However, such predictions are unlikely to have much influence on policy makers unless they can be understood. The current trend in the field is to create models with ever increasing predictive power [2]. This has resulted in increasingly complex models, with some of the latest models combining several of the earlier models so as to obtain the maximum possible predictive power [3]. Unfortunately, by their very nature, these complex models are hard to explain and therefore may not be trusted by policy makers [4].

The purpose of our study was to create models to predict political instability that have a high predictive power but whose predictions can be readily explained. We did this by creating models where transparency was built into them from the start. These models were as focused on the transparency of their predictions as they were on the accuracy of their predictions. Following the advice of Rudin [5], we constructed these sparse models using meaningful predictors that were combined in an iterative fashion that was designed to restrict the model to the minimum number of predictors to achieve an acceptable level of accuracy.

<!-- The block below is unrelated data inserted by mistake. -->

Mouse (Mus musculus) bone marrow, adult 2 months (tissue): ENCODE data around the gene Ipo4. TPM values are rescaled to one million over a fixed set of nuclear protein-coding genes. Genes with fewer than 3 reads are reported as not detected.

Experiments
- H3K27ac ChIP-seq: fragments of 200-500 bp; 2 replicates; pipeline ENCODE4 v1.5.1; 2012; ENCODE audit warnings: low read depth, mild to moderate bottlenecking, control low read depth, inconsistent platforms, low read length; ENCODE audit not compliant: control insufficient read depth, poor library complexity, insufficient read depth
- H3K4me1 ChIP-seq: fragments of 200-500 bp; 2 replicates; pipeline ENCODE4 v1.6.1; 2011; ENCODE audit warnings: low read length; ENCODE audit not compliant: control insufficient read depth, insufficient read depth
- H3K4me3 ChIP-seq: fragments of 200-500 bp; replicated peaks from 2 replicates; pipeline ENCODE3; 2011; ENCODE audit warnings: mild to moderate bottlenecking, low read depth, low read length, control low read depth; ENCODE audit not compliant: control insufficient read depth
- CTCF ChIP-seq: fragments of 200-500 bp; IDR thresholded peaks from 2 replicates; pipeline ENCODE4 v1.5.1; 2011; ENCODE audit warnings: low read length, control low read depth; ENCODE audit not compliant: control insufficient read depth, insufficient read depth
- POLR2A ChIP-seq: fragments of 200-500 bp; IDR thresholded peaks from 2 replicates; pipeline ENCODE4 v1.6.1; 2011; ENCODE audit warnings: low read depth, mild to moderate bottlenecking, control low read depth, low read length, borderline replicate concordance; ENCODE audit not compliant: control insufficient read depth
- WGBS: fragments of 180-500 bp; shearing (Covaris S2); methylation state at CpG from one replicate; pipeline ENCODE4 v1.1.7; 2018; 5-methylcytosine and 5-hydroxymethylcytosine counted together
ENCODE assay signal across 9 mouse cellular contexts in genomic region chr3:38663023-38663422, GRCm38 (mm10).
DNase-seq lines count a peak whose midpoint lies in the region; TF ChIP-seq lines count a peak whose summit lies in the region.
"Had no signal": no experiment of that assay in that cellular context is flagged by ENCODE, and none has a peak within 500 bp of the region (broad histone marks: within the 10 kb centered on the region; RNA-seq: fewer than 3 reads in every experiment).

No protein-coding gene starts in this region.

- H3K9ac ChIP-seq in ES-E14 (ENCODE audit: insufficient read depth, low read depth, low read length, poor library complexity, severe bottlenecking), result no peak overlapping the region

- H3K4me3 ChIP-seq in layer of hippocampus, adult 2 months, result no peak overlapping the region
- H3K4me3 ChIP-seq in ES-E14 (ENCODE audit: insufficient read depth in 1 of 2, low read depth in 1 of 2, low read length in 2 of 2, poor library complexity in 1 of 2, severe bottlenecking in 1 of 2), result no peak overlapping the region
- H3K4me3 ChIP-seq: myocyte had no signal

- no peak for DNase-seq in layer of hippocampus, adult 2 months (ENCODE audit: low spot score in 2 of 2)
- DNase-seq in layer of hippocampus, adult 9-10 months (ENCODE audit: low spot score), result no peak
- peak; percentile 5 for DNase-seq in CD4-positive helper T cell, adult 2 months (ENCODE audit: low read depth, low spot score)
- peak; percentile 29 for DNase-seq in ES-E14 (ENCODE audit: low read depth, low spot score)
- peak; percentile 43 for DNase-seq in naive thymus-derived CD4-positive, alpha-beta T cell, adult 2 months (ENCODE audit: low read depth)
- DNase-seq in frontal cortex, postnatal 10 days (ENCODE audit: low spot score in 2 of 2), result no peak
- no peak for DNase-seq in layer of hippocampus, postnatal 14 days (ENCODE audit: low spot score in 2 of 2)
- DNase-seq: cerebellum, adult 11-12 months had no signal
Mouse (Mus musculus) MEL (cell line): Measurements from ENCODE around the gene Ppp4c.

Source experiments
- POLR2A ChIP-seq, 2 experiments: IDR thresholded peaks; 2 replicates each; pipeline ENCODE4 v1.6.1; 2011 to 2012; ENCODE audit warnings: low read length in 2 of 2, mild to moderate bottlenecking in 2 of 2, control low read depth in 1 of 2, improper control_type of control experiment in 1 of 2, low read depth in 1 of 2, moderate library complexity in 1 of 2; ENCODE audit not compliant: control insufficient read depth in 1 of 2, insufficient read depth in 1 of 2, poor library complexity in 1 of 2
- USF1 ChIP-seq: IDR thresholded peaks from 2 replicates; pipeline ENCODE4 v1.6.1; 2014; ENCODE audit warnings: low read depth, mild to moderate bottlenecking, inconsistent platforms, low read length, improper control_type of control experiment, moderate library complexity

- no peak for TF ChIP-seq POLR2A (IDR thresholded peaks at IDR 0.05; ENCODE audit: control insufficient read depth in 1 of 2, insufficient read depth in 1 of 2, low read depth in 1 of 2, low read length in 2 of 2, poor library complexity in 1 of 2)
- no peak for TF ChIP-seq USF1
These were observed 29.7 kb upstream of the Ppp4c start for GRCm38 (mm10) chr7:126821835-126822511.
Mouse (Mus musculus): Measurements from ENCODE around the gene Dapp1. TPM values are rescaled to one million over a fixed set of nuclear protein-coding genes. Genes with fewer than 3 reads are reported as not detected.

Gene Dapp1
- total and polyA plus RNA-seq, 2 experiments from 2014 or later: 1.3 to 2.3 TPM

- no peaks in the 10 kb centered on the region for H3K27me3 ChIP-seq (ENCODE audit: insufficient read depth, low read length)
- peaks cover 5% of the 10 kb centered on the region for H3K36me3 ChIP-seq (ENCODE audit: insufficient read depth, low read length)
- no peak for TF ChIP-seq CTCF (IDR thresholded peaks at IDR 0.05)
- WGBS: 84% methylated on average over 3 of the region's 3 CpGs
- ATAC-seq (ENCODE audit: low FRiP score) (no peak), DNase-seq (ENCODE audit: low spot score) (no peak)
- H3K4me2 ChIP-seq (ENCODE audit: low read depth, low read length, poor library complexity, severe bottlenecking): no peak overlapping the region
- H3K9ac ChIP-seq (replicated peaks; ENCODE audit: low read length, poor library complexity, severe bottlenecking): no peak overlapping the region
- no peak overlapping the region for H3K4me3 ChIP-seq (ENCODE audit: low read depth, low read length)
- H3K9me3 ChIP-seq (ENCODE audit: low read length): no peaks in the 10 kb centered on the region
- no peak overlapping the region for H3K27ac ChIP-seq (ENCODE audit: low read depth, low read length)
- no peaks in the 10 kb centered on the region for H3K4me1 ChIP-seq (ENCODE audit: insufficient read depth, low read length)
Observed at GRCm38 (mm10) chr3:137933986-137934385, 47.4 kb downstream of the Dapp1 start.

Compared to other modelling tasks, the modelling of political instability presents some particular challenges. The onset of instability is, fortunately, a rare event, so our conclusions about how to identify it must be based on a small number of instances, and the range of years in which we have reliable and relevant data is relatively short compared to other forecasting fields (e.g. weather forecasting). The identification of optimal methods for dealing with rare events and other unbalanced class data is a subject of active research [6] and previous studies on instability have used a variety of techniques. In addition, there is still no general agreement on the best factors for predicting instability. From early influential models such as those of Fearon and Laitin [7], Collier and Hoefflery [8], the State Failure Task Force (SFTF) [9] and others, to more recent integrated systems such as ICEWS [10] and ViEWS [11], researchers have used a variety of different predictors, including macroeconomic data on a country-year basis, fine-grained geographic data [12] and natural language data based on speeches and other communications of political leaders [13]. In this initial study, we will be confining ourselves to macro-economic (country-year) data as this data is freely available which ensures that our results can be reproduced by other reseachers. In future projects, we will build on our macroeconomic models to investigate whether incorporating additional sources of data can increase predictive accuracy further while maintaining the transparency of the models.